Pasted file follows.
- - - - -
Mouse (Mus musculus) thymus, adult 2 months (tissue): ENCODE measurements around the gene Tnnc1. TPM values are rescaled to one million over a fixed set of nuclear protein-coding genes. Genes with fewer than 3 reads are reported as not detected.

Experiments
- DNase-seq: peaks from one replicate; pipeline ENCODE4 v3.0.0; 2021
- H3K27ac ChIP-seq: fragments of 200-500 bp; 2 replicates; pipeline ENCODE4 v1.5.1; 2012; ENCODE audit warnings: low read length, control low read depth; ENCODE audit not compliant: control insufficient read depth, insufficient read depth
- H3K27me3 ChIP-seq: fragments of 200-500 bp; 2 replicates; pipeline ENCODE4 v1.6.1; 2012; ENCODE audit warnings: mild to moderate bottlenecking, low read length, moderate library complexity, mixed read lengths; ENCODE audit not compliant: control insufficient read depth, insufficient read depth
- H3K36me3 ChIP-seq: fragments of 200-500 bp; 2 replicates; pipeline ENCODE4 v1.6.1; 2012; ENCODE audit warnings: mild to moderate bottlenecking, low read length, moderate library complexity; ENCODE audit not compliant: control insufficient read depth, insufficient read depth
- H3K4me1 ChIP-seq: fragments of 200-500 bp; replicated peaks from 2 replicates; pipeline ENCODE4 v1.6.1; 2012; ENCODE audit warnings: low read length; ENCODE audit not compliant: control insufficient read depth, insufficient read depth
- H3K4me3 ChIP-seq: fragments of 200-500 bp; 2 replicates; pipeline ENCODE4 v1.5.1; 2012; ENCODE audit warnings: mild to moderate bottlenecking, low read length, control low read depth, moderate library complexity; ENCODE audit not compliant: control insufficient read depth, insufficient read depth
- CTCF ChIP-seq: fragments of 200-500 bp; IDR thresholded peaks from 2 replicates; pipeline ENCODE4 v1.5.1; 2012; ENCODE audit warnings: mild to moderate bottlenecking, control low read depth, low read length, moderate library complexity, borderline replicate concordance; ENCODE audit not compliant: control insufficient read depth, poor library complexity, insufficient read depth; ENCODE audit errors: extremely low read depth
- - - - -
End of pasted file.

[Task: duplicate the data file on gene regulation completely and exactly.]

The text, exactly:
Mouse (Mus musculus) thymus, adult 2 months (tissue): ENCODE measurements around the gene Tnnc1. TPM values are rescaled to one million over a fixed set of nuclear protein-coding genes. Genes with fewer than 3 reads are reported as not detected.

Experiments
- DNase-seq: peaks from one replicate; pipeline ENCODE4 v3.0.0; 2021
- H3K27ac ChIP-seq: fragments of 200-500 bp; 2 replicates; pipeline ENCODE4 v1.5.1; 2012; ENCODE audit warnings: low read length, control low read depth; ENCODE audit not compliant: control insufficient read depth, insufficient read depth
- H3K27me3 ChIP-seq: fragments of 200-500 bp; 2 replicates; pipeline ENCODE4 v1.6.1; 2012; ENCODE audit warnings: mild to moderate bottlenecking, low read length, moderate library complexity, mixed read lengths; ENCODE audit not compliant: control insufficient read depth, insufficient read depth
- H3K36me3 ChIP-seq: fragments of 200-500 bp; 2 replicates; pipeline ENCODE4 v1.6.1; 2012; ENCODE audit warnings: mild to moderate bottlenecking, low read length, moderate library complexity; ENCODE audit not compliant: control insufficient read depth, insufficient read depth
- H3K4me1 ChIP-seq: fragments of 200-500 bp; replicated peaks from 2 replicates; pipeline ENCODE4 v1.6.1; 2012; ENCODE audit warnings: low read length; ENCODE audit not compliant: control insufficient read depth, insufficient read depth
- H3K4me3 ChIP-seq: fragments of 200-500 bp; 2 replicates; pipeline ENCODE4 v1.5.1; 2012; ENCODE audit warnings: mild to moderate bottlenecking, low read length, control low read depth, moderate library complexity; ENCODE audit not compliant: control insufficient read depth, insufficient read depth
- CTCF ChIP-seq: fragments of 200-500 bp; IDR thresholded peaks from 2 replicates; pipeline ENCODE4 v1.5.1; 2012; ENCODE audit warnings: mild to moderate bottlenecking, control low read depth, low read length, moderate library complexity, borderline replicate concordance; ENCODE audit not compliant: control insufficient read depth, poor library complexity, insufficient read depth; ENCODE audit errors: extremely low read depth